Prince Edward Island's princes of pop-rock deliver another solid record.
Often writing a pop song is more formula than art but it still has to be perfected. Coming from the tiny Canadian province of Prince Edward Island, Two Hours Traffic have created a work that does just that. They’ve dipped their sound in the same magical pop pool as Halifax’s Sloan or Joel Plaskett and yet reached beyond into the throw-back production style of contemporaries like the Strokes. Theirs is jangly guitar rock dressed in the lustre and sparkle of a pastel era. In some ways it’s a more authentic and less deliberate stab at the same territory that Weezer rocked but without the riffage.
There are no tracks on the album that will cause a stir on mainstream radio. Though they each have moments of promise or excitement, they falter just short of memorable. The chorus on “Audrey” is strong enough to implant itself in your head long after the first listen but the rest seems constructed to only support it. Album opener “Magic” begins with “woo hoo hoo”s that seem early and out of context somehow next to Liam Corcoran’s vocal delivery. Even at his happiest he sounds irrepressibly melancholy. He’s easily one of Canada’s most distinct and solid rock vocalists which shows in the way each track is so flawlessly executed you’d swear they were practiced cover songs.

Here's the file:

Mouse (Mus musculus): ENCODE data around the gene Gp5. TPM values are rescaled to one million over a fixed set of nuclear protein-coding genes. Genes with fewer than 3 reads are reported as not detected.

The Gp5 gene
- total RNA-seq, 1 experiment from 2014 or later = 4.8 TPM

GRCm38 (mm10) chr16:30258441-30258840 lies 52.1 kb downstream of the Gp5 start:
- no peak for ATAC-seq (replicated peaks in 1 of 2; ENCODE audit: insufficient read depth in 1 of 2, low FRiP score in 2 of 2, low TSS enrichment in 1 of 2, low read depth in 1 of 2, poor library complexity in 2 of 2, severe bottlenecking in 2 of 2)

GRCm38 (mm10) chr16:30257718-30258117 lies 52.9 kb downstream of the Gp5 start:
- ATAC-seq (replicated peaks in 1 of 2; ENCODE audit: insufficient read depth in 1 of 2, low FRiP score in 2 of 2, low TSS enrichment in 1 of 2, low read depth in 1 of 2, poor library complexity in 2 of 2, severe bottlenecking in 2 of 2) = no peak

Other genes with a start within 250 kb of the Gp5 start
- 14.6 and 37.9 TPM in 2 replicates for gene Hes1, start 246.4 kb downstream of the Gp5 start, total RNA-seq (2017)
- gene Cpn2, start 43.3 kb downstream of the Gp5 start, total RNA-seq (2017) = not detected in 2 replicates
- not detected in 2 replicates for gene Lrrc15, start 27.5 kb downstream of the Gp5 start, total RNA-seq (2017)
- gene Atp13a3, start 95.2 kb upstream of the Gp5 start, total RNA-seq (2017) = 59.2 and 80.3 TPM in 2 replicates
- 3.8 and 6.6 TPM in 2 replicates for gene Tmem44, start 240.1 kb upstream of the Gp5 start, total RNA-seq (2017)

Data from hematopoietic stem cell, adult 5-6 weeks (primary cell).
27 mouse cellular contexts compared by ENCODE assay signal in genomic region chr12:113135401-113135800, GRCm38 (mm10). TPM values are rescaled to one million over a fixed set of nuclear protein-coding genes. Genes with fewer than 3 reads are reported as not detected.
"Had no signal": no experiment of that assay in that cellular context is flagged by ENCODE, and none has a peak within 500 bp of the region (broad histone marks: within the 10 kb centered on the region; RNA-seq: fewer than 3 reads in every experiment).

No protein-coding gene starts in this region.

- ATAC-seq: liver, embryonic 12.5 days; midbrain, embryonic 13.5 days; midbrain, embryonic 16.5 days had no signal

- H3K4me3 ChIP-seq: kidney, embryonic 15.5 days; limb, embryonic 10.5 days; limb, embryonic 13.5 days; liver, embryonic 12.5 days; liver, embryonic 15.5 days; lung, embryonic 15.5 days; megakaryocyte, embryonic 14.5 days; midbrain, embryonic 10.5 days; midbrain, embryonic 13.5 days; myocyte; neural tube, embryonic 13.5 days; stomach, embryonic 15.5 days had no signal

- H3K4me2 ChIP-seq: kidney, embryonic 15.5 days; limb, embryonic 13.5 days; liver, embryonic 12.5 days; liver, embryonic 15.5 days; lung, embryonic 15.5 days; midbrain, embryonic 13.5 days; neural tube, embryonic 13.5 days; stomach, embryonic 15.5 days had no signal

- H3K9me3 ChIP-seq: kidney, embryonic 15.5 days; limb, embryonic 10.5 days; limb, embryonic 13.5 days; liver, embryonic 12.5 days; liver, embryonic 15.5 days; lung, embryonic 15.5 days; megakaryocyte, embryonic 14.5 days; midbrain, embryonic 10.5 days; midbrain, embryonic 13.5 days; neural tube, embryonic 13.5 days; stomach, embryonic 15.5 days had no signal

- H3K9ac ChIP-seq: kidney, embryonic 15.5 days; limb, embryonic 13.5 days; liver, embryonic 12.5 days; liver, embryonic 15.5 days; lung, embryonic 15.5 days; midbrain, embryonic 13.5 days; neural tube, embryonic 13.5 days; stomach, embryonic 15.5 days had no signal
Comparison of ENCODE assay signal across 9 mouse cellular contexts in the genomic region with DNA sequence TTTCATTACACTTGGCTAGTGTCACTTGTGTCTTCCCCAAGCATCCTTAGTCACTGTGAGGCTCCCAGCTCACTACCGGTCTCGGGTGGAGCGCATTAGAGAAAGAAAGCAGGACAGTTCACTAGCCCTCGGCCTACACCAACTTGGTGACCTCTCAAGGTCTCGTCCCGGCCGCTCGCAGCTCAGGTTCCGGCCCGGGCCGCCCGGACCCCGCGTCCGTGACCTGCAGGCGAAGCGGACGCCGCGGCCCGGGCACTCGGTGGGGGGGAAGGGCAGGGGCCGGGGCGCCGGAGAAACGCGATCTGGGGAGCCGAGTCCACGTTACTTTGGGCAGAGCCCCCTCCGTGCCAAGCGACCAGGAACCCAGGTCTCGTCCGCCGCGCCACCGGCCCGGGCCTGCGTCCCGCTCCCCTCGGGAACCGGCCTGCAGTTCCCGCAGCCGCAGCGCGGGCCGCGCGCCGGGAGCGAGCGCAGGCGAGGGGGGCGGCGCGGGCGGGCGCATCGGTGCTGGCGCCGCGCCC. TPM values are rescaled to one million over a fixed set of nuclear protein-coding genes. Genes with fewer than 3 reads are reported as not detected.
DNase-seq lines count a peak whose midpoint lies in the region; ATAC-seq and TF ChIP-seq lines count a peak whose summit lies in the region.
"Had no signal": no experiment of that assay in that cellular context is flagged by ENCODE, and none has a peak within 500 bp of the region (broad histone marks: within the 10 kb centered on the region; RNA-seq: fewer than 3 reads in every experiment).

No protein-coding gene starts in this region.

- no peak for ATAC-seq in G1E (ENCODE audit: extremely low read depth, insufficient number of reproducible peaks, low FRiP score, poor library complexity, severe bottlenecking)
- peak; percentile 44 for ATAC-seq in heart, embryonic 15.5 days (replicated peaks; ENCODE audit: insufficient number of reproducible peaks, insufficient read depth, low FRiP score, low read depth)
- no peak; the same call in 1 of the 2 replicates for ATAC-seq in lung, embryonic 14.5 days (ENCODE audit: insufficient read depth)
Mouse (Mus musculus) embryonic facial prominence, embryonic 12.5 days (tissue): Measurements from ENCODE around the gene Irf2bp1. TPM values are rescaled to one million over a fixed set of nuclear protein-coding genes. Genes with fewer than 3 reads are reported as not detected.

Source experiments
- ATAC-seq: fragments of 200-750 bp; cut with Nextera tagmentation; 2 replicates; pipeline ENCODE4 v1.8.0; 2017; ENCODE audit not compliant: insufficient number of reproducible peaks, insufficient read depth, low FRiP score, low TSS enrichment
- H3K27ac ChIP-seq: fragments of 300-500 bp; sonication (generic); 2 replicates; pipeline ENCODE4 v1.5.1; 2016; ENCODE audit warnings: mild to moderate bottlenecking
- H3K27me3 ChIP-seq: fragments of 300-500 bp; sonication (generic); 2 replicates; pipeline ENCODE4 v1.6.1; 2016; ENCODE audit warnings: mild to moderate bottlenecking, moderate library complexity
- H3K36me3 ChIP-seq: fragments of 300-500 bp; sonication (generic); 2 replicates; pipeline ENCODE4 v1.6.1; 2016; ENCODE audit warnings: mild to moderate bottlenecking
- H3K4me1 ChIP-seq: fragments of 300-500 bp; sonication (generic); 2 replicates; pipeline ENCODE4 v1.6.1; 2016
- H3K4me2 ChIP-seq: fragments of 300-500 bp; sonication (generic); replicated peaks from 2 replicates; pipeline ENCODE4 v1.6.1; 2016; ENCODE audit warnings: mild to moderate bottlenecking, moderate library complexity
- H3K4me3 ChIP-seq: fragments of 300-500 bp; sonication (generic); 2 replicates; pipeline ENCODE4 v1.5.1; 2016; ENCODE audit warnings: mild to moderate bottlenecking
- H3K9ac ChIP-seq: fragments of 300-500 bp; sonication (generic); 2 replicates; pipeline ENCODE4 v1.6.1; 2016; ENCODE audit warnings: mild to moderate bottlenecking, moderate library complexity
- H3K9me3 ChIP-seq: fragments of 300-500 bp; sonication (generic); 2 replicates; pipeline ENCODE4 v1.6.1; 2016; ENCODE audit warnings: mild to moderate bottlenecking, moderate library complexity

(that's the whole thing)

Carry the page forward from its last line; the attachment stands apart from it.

Two Hours Traffic has become a juxtaposition of syrupy-sweet songwriting—lyrics like “We Amour than just Amis / But lovers we are not” walk a thin line between clever and grating—with chords and fast strumming that seem to try to sound hopeful and unsuccessfully upbeat. Note for the anglophones: “amour” and “amis” are French for “love” and “friends”.
While not boasting any breakout springtime anthems on the level of “Hereos of the Sidewalk” or “Nighthawks”, it’s still worth the time for any fan.
// Sound Affects
"The man whose songs were recorded by Johnny Cash, Alan Jackson, Ricky Skaggs, David Allan Coe, The Highwaymen, and countless others succumbs to time’s cruel cue that the only token of permanence we have to offer are the effects of shared moments and memories.READ the article